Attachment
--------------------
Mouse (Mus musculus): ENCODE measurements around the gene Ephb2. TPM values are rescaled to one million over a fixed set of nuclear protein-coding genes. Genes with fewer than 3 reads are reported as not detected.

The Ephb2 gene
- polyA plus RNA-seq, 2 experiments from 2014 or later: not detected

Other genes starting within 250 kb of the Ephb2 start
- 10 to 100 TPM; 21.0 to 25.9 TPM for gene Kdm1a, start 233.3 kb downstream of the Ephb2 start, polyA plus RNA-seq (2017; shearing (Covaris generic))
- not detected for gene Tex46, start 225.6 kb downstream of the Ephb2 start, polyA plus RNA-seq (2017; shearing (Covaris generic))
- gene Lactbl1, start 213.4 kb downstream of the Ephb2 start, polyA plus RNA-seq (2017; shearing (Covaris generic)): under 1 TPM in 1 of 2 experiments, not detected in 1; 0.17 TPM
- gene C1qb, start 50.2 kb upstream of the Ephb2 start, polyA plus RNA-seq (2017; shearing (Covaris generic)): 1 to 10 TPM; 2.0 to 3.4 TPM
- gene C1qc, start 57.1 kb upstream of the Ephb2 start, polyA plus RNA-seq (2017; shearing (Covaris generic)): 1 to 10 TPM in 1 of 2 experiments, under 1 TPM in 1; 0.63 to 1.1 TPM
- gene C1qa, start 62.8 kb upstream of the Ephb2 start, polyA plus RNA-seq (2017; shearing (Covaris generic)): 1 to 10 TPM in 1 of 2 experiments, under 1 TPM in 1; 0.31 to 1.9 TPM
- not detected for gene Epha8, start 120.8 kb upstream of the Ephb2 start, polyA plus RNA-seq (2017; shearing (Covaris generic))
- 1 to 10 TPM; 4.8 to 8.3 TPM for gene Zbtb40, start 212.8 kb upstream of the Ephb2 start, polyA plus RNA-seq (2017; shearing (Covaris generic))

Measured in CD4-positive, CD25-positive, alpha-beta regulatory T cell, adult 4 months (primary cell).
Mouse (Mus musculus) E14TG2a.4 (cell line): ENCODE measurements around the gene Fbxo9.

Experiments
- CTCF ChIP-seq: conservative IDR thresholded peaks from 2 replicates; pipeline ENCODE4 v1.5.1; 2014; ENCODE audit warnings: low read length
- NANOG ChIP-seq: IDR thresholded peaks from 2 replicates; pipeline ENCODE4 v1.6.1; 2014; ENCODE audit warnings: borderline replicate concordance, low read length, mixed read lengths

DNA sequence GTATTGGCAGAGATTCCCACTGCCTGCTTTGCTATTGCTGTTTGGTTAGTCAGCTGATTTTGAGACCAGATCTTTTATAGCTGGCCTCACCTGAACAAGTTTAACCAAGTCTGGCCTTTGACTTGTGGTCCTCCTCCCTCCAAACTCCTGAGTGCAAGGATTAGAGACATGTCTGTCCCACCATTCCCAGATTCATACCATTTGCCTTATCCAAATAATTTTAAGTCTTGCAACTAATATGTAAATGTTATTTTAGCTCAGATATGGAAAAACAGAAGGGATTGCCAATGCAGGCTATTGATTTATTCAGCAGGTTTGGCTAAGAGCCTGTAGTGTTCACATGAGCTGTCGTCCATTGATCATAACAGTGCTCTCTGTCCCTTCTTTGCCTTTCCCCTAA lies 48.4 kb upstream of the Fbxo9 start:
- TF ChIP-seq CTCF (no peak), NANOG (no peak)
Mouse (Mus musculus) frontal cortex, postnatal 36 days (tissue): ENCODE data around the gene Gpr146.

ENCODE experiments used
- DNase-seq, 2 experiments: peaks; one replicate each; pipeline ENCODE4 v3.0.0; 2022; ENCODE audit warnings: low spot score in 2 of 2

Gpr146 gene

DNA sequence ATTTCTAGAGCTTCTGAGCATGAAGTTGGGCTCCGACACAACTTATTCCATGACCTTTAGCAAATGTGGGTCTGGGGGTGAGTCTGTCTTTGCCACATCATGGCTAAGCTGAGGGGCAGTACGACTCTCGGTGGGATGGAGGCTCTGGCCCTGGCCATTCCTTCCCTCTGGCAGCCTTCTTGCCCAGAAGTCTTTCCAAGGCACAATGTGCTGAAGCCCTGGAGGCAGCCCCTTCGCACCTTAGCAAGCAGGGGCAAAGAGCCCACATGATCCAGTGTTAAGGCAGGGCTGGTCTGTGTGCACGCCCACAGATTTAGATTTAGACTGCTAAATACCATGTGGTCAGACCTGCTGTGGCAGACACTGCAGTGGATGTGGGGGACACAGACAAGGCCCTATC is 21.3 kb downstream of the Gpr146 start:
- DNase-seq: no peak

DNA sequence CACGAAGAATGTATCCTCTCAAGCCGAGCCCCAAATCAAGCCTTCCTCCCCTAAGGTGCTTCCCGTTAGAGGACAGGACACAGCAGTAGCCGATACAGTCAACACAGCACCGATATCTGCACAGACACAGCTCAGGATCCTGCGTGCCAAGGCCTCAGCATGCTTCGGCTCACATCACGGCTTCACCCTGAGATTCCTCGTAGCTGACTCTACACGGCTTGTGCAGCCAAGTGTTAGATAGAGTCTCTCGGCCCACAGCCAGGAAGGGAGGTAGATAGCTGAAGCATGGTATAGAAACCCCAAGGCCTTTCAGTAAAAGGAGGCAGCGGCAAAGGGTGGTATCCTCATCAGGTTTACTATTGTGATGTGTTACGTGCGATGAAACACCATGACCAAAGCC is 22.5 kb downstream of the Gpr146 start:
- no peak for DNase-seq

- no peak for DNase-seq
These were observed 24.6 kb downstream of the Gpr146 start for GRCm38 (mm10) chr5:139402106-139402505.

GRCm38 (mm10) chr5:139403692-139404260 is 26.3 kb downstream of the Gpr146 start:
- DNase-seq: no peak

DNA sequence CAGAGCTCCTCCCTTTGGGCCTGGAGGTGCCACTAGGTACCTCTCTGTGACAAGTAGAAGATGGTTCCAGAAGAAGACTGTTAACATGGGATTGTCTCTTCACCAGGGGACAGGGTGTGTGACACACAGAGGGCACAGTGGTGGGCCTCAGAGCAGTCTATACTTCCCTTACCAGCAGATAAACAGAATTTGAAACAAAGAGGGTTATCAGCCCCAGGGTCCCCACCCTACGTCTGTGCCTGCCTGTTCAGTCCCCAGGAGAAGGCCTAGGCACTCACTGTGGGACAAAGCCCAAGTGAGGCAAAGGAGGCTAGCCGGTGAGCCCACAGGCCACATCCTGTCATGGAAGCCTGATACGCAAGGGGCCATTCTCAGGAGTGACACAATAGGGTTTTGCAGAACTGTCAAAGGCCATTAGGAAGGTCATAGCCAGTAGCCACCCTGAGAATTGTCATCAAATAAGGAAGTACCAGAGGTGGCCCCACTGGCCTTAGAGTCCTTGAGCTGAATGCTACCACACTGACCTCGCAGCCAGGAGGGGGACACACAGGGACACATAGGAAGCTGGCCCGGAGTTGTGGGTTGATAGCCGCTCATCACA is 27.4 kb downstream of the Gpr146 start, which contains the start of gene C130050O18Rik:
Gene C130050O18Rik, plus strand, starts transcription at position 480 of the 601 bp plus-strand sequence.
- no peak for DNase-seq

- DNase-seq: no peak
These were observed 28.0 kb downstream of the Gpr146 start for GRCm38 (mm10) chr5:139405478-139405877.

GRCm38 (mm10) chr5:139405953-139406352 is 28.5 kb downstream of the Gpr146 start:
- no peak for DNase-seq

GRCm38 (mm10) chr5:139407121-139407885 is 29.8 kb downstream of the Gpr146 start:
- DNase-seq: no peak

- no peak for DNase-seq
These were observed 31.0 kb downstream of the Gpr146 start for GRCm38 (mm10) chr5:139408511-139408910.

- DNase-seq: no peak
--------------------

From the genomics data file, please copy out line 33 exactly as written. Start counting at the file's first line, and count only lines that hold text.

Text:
Gene C130050O18Rik, plus strand, starts transcription at position 480 of the 601 bp plus-strand sequence.